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Scientific result | Vegetal physiology

Corolla or calyx?

Researchers at the CEA's BIG Institute have shown how floral stem cells differentiate to form a flower, through an epigenetic regulation that could upset the canonical models.
Published on 19 March 2018

The construction of a flower is quite fascinating: the four very different types of organs that make up the flower emerge from the same microscopic structure composed of stem cells that were initially identical. The differentiation of these cells is controlled by epigenetic marks that are affixed to its DNA. These marks regulate the reading of specific genes that will allow the development of a petal, a sepal, a pistil or a stamen! But how are these marks orchestrated?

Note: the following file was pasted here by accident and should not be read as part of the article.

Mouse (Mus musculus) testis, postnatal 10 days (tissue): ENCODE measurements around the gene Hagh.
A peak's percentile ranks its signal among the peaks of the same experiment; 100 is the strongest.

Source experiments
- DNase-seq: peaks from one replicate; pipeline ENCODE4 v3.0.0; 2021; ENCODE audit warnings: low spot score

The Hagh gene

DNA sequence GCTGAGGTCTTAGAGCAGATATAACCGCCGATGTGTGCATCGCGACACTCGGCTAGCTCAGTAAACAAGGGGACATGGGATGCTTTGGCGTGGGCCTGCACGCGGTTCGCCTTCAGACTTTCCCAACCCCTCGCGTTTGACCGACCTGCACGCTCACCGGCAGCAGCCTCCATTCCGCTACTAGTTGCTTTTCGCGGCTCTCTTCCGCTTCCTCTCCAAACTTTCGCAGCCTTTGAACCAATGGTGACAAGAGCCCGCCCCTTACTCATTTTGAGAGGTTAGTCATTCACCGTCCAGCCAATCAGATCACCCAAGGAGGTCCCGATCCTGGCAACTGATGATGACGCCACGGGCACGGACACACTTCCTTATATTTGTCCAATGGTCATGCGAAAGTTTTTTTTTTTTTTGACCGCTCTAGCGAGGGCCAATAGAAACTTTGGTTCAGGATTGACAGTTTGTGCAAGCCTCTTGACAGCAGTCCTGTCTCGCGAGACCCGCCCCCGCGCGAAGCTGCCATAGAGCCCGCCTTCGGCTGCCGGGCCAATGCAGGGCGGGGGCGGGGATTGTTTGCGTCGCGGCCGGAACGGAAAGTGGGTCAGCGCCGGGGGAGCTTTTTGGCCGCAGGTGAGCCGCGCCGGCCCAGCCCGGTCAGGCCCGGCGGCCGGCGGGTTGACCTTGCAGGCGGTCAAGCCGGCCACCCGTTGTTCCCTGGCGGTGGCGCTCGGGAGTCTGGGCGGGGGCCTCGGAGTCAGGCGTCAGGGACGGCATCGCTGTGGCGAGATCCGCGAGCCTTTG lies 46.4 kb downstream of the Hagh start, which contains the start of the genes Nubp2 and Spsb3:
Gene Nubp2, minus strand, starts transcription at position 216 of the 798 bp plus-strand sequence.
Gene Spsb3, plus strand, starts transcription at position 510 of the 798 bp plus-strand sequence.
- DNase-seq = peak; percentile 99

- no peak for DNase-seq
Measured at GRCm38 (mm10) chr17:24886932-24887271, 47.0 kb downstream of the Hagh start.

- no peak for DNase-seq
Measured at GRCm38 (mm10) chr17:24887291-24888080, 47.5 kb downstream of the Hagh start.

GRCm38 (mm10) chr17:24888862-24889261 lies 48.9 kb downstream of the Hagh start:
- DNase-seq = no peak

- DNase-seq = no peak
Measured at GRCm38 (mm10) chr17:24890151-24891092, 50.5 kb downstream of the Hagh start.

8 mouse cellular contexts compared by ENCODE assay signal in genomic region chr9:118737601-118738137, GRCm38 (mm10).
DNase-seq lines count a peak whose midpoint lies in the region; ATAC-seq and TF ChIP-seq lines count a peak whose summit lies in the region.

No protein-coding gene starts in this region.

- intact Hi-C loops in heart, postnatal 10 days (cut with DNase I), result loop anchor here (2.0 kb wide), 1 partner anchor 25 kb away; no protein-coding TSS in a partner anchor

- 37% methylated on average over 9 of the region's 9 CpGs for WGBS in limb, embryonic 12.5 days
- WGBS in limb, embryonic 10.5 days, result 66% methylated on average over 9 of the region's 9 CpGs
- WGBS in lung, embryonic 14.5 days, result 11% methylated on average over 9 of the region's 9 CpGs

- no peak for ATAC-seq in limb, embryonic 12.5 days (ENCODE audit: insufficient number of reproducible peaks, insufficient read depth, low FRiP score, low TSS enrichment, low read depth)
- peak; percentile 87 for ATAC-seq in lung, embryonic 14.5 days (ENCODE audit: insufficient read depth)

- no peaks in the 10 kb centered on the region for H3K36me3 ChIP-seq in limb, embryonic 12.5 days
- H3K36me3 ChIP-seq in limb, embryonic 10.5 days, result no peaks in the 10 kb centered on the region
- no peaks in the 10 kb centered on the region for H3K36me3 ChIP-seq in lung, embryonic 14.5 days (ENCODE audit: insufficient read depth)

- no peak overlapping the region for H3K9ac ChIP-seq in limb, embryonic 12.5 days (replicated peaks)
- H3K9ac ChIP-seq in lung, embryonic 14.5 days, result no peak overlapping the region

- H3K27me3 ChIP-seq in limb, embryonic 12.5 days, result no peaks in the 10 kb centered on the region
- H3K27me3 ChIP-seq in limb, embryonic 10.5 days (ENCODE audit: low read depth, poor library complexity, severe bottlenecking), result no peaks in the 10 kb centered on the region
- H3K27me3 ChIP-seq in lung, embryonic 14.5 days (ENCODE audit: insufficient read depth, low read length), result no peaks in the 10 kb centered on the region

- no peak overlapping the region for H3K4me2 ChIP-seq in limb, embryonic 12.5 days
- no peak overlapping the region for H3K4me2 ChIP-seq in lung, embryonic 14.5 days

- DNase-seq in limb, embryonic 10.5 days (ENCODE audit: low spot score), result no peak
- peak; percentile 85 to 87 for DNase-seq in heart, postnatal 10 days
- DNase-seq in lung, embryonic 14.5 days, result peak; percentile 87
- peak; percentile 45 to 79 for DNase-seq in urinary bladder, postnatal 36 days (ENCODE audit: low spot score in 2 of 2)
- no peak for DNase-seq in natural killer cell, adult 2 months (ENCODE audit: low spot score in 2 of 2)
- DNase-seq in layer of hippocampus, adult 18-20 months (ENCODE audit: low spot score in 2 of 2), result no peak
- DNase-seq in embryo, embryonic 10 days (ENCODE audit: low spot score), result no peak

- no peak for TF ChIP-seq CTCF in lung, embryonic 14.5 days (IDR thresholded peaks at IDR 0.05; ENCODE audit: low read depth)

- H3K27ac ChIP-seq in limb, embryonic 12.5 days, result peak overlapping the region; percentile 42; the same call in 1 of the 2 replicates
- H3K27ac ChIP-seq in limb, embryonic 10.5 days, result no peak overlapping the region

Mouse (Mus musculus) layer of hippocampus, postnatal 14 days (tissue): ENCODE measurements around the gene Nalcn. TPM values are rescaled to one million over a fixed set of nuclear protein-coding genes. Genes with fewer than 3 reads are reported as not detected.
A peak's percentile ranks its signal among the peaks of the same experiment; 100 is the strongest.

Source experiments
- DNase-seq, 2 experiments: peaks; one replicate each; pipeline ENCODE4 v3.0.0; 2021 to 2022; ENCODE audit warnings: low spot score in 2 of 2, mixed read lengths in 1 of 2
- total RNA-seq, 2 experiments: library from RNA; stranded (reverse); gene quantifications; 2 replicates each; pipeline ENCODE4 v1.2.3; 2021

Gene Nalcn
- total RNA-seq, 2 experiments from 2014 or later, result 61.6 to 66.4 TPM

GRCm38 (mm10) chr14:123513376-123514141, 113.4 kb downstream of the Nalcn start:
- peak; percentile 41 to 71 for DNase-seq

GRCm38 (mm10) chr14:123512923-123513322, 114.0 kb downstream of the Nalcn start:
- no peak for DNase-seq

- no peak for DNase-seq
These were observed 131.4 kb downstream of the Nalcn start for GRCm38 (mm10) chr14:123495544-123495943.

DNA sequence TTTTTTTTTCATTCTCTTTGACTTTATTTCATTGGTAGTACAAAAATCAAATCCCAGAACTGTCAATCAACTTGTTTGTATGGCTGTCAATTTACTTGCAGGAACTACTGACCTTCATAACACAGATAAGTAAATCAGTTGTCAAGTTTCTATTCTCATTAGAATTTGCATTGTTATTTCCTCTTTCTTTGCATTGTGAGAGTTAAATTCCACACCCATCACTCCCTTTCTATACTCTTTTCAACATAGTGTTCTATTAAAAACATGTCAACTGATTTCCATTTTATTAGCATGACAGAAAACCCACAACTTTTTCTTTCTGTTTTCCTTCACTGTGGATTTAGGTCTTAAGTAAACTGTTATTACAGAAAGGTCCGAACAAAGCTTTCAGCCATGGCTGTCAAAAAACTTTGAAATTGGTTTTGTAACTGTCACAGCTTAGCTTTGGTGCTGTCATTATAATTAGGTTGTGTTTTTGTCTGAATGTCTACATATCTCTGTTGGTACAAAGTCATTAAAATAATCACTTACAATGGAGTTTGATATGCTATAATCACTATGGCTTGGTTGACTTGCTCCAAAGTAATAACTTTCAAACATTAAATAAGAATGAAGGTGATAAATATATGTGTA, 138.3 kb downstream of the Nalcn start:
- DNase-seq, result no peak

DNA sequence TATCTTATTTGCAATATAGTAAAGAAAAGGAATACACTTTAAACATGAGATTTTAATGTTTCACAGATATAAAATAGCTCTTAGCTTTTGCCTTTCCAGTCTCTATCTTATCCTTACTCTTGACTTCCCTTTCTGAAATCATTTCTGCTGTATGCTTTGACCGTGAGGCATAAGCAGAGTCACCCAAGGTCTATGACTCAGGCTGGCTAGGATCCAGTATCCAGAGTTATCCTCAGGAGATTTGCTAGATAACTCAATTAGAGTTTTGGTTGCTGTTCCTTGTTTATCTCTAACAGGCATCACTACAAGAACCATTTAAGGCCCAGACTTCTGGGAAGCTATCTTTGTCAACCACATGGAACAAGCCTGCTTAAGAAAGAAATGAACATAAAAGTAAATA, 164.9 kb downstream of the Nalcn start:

There are "permissive" marks that give access to the genes, while other marks are "repressive". In animals, the canonical models for orchestrating these antagonistic markers favor their simultaneous presence on developmental genes in embryonic stem cells. The reading of these genes for differentiation is initiated when the repressive mark leaves. Researchers at the BIG have now shown that this is not always the case, especially in plants. Indeed, a monitoring across the entire genome of the plant Arabidopsis thaliana shows that the permissive mark could set the tone by initiating gene reading and differentiation. For its part, the repressive mark appears to be less directive: it changes later on, during the course of cellular divisions and differentiations.

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